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Sat. May 25th, 2024

The usual impression is that layoffs are about cost savings. In the short term, however, layoffs can result in huge costly expenses. Google has spent billions of dollars on layoffs last year and this year, a good testament to this situation.

In 2023, Google fired more than 12,000 employees and spent $2.1 billion on employee severance and other costs, according to its fourth-quarter and full-year 2023 earnings report released on 30 January by Google’s parent company, Alphabet; and in January 2024, the company paid out $700 million in severance in a single month to more than 1,000 of its most recent layoffs.

It’s also worth noting that the layoffs have cost Google a lot, as well as the loss of real estate assets disposed of as a result of the layoffs (including disposing of properties in places like the Bay Area, where prices are high). In total, Google lost $1.8 billion in office closures in 2023, according to the data.

Despite the ongoing job cuts, most of Google’s core businesses grew through the end of 2023. According to the earnings report, Google’s revenue for the fourth quarter of 2023 was $86 billion, up 13 per cent year-over-year. The company’s core digital advertising and cloud computing businesses also showed steady growth in revenue – revenue that Google CEO SundarPichai attributed to investments in generative AI.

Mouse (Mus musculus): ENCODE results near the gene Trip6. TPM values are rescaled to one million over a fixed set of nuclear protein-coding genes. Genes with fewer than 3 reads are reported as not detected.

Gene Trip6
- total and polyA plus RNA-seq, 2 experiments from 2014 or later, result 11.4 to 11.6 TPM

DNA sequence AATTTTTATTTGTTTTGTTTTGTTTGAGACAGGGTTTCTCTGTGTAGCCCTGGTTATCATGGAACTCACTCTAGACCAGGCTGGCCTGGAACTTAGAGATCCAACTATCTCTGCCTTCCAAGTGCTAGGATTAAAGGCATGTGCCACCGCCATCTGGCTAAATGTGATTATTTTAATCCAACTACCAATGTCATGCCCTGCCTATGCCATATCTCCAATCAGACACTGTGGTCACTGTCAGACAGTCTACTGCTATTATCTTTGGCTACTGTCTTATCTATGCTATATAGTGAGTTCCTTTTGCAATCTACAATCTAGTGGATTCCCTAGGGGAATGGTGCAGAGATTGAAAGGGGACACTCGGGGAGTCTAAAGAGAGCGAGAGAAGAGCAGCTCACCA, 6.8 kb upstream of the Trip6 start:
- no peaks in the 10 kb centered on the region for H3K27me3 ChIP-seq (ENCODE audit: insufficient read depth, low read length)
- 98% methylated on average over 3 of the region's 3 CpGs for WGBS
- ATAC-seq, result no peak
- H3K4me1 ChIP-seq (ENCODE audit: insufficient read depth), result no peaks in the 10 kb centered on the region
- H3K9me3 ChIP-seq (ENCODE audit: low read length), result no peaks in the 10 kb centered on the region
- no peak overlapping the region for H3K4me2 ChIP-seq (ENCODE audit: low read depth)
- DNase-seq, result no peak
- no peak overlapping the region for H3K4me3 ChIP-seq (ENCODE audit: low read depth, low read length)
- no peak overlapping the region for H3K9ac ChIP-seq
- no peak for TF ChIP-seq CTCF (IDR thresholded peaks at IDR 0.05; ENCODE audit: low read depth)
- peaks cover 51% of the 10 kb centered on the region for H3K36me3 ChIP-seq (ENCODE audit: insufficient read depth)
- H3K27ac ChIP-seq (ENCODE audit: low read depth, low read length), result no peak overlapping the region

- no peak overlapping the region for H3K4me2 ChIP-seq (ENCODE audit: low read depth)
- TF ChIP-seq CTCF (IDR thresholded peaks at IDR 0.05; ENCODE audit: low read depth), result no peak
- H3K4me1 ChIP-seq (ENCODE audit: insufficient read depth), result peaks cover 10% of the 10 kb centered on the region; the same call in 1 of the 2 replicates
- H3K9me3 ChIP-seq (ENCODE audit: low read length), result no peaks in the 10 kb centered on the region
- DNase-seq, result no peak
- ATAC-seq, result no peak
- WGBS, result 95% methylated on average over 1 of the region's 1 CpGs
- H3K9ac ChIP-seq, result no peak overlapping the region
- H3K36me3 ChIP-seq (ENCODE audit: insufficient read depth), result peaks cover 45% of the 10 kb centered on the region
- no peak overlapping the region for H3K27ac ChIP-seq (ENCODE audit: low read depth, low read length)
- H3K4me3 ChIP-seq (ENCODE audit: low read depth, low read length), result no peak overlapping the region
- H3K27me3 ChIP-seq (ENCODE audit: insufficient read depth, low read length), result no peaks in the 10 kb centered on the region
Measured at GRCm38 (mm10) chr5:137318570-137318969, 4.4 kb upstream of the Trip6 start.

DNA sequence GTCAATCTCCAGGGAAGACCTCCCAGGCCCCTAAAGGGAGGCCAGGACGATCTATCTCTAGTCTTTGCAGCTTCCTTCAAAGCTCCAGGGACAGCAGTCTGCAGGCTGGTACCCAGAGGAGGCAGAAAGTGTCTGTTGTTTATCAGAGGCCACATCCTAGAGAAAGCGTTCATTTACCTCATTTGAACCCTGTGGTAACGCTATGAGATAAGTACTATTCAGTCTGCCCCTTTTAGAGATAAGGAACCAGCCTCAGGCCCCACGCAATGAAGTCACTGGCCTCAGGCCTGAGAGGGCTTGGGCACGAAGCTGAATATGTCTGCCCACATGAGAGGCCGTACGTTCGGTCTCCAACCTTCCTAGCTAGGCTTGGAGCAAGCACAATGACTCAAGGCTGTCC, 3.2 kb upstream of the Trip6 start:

Google’s Expensive Layoffs, $1.8 Billion in Real Estate Losses

The industry has often attributed the tech giant’s drastic restructuring of its staffing structure and numbers also to the growing maturity of AI – particularly generative AI – to replace many employee jobs.

In a conference call with investors, Pichai referred to 2024 as the “Gemini era” for Alphabet. He said: “Gemini is the vision we first realised when we founded GoogleDeepMind, thanks to the ingenuity and hard work of two world-class research teams at Alphabet and Google. We are about to launch GeminiUltra and apply it to our products.”

In addition to AI, Google is now the world’s third-largest cloud provider, behind Microsoft Azure and AWS.The performance of Google’s cloud division began to accelerate last year, including fourth-quarter revenues of $9.19 billion, up 25.6 per cent year-over-year. And cloud and AI, in today’s business environment have great synergies.

However, the search engine business is Google’s main source of revenue, with the division posting $48 billion in revenue in the fourth quarter of 2023, an increase of nearly 13 per cent year-over-year.

Undoubtedly, Google’s continued investment in AI means that the company will cut budgets in other divisions to compensate. So industry analysts think it’s safe to assume that Google will lay off even more employees in 2024.

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